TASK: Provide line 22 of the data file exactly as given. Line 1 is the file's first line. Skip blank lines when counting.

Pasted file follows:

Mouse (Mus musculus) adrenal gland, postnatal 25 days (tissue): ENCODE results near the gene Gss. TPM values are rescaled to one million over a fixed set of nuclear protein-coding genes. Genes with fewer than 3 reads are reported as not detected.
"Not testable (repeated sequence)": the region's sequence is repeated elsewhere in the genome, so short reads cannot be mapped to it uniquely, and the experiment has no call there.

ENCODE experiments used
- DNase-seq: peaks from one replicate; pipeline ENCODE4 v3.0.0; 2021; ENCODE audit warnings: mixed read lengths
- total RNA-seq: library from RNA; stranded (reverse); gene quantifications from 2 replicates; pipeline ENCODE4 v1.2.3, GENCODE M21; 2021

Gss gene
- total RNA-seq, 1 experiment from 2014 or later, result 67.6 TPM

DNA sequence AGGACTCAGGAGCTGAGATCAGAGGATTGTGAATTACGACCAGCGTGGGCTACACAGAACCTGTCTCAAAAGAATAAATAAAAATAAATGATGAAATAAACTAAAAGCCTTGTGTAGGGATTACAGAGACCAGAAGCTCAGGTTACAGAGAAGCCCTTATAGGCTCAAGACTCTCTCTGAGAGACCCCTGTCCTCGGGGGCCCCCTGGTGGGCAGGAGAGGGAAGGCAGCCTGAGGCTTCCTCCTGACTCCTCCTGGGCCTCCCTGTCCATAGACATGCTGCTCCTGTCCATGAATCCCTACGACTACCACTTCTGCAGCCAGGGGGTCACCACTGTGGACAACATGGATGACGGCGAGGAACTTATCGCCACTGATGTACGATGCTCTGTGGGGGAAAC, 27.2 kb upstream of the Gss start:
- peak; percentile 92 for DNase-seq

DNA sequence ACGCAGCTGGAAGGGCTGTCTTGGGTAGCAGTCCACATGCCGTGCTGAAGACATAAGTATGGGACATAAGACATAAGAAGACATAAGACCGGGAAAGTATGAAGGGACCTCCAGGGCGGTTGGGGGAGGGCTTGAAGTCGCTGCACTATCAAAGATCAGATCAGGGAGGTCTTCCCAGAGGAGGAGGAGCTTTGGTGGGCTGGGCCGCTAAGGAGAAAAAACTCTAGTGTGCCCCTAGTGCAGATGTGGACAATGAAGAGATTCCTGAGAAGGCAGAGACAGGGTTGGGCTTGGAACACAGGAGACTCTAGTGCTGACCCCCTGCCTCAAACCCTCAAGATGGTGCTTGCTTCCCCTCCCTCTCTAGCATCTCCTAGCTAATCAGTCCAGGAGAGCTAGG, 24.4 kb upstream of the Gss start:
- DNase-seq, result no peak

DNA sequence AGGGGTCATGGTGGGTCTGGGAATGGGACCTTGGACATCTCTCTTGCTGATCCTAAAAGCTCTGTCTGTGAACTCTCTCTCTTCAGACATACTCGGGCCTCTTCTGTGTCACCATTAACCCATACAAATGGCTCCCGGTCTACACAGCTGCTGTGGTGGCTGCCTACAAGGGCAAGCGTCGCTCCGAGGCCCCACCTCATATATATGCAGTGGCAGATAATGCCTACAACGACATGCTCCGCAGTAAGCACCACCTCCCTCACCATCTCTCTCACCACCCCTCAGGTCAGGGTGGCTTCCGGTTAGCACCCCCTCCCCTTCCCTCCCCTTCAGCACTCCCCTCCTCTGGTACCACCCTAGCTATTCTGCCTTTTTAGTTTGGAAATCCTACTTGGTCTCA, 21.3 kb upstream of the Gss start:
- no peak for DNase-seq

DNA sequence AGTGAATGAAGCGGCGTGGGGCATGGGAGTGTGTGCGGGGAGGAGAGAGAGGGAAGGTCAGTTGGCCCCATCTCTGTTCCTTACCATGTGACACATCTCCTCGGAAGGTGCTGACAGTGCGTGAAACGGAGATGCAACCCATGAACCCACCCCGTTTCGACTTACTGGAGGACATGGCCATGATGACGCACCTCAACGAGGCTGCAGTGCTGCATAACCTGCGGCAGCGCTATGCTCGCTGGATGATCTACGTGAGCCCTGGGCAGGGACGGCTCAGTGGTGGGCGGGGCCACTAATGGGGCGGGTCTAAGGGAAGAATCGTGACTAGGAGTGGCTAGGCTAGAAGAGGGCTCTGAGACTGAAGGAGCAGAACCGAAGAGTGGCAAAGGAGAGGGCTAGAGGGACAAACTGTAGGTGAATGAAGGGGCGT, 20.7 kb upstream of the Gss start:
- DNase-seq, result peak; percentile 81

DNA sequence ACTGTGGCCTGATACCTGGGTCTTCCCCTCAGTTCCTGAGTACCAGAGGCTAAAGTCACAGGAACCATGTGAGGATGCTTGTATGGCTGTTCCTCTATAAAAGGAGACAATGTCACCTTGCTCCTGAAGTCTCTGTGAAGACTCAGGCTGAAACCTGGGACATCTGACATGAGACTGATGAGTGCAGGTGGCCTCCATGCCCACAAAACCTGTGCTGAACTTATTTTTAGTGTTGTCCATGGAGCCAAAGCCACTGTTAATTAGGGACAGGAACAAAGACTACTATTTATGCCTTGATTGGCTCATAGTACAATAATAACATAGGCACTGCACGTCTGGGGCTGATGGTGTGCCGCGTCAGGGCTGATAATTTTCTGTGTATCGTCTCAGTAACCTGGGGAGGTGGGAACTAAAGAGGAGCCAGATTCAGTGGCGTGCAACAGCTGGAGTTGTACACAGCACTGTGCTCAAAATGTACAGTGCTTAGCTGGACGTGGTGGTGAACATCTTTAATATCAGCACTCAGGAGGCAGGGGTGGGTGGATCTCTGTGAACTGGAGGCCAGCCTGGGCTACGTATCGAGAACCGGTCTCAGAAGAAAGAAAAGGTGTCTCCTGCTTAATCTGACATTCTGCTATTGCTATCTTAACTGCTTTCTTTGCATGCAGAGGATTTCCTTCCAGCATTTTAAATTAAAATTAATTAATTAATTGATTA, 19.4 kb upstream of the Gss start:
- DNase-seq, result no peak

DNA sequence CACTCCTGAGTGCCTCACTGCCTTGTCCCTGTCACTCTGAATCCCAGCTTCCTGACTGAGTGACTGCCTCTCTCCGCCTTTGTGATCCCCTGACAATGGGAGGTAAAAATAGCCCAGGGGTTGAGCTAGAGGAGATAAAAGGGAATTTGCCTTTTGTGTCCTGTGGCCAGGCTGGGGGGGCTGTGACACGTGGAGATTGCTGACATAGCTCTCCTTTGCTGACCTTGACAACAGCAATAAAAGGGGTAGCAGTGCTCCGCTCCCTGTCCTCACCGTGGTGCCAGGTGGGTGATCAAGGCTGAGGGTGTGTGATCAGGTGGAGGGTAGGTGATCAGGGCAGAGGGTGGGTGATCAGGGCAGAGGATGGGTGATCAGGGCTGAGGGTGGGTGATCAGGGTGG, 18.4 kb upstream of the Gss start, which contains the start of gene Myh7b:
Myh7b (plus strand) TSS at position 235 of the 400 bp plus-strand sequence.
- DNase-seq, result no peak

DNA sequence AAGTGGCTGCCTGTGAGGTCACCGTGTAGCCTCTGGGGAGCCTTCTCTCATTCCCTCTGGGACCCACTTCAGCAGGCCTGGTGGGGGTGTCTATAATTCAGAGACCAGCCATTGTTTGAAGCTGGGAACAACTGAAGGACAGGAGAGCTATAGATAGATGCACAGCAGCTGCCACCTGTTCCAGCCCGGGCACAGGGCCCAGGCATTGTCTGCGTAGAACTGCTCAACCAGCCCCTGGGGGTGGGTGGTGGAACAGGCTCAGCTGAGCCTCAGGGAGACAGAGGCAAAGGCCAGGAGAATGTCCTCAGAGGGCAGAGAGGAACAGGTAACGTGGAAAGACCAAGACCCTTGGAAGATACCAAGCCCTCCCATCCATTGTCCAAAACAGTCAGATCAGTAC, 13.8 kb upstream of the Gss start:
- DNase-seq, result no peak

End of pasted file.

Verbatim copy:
- DNase-seq, result no peak